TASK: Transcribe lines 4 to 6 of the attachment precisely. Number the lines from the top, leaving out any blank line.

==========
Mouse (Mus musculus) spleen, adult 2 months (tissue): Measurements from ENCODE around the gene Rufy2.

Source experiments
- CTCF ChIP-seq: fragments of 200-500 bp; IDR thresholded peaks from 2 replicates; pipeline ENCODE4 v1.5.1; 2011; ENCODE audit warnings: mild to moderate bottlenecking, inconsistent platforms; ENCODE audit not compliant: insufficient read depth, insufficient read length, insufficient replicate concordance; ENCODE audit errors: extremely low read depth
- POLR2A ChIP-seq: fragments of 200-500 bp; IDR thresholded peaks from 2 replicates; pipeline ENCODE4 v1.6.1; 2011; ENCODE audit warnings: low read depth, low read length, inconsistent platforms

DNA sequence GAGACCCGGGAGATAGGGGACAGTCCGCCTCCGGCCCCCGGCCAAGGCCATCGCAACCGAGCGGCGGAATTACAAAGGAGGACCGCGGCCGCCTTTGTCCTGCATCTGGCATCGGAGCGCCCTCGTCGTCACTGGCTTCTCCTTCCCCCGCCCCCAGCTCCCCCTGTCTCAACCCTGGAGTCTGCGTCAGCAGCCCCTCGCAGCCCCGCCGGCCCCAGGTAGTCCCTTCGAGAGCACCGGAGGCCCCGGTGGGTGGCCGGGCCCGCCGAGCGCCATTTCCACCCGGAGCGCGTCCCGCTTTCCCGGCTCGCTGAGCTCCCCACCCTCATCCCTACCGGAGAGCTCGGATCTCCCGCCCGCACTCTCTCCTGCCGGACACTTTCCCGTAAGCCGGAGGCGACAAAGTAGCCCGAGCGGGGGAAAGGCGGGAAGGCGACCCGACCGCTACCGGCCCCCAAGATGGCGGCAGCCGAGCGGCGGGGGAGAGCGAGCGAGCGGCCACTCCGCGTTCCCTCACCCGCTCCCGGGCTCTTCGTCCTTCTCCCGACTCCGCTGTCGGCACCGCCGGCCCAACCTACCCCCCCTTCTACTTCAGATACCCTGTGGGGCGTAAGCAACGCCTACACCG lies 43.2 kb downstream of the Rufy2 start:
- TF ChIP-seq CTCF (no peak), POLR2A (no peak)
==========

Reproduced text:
- POLR2A ChIP-seq: fragments of 200-500 bp; IDR thresholded peaks from 2 replicates; pipeline ENCODE4 v1.6.1; 2011; ENCODE audit warnings: low read depth, low read length, inconsistent platforms

DNA sequence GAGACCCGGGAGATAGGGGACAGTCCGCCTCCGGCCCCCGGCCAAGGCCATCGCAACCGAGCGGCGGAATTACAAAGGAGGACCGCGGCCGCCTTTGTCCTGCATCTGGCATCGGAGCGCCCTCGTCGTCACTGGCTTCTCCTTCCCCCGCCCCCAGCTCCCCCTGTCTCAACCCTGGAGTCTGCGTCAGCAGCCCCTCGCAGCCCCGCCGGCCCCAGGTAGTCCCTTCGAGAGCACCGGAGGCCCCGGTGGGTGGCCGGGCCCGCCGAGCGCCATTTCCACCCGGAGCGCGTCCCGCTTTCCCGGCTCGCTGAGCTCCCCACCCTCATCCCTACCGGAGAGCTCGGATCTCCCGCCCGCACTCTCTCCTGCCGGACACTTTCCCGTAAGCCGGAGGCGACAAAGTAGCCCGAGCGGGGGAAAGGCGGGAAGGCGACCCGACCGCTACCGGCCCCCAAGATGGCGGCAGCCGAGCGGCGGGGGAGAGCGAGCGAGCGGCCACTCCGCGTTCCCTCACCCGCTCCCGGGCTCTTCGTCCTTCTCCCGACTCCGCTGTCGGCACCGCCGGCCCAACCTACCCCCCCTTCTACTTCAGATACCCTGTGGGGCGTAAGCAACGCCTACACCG lies 43.2 kb downstream of the Rufy2 start:
- TF ChIP-seq CTCF (no peak), POLR2A (no peak)